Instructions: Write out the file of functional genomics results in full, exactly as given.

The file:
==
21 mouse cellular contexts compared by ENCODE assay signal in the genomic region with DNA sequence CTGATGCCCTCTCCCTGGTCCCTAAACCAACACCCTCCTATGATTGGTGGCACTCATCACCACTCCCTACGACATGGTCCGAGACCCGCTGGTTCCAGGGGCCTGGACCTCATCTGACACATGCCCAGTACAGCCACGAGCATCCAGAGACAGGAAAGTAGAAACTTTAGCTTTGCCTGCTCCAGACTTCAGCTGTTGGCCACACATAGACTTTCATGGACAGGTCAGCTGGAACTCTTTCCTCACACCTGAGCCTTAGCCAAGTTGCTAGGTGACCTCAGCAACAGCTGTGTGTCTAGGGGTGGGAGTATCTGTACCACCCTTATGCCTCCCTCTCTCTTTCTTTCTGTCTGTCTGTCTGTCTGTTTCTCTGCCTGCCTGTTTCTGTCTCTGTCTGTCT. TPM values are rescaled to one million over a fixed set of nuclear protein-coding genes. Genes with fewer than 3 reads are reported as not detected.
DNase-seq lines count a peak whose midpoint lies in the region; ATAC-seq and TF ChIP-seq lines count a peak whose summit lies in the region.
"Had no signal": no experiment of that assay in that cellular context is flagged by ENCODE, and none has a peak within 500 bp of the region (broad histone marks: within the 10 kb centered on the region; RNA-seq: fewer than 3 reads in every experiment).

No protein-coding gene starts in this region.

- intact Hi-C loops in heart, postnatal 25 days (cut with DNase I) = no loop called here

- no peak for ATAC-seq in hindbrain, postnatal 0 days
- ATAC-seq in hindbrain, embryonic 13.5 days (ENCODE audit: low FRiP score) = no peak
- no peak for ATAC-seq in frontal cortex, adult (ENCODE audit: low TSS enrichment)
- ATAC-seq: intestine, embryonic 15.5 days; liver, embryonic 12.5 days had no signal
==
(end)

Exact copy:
21 mouse cellular contexts compared by ENCODE assay signal in the genomic region with DNA sequence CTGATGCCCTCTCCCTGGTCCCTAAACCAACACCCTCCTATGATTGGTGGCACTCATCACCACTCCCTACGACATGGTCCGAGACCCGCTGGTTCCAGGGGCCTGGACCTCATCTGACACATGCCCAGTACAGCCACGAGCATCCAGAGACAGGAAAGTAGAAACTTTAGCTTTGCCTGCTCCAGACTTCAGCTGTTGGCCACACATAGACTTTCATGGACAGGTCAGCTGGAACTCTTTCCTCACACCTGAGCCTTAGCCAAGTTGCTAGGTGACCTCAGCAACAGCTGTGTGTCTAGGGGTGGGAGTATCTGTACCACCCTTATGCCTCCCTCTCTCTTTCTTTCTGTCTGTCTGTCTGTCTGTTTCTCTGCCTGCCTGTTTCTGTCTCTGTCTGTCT. TPM values are rescaled to one million over a fixed set of nuclear protein-coding genes. Genes with fewer than 3 reads are reported as not detected.
DNase-seq lines count a peak whose midpoint lies in the region; ATAC-seq and TF ChIP-seq lines count a peak whose summit lies in the region.
"Had no signal": no experiment of that assay in that cellular context is flagged by ENCODE, and none has a peak within 500 bp of the region (broad histone marks: within the 10 kb centered on the region; RNA-seq: fewer than 3 reads in every experiment).

No protein-coding gene starts in this region.

- intact Hi-C loops in heart, postnatal 25 days (cut with DNase I) = no loop called here

- no peak for ATAC-seq in hindbrain, postnatal 0 days
- ATAC-seq in hindbrain, embryonic 13.5 days (ENCODE audit: low FRiP score) = no peak
- no peak for ATAC-seq in frontal cortex, adult (ENCODE audit: low TSS enrichment)
- ATAC-seq: intestine, embryonic 15.5 days; liver, embryonic 12.5 days had no signal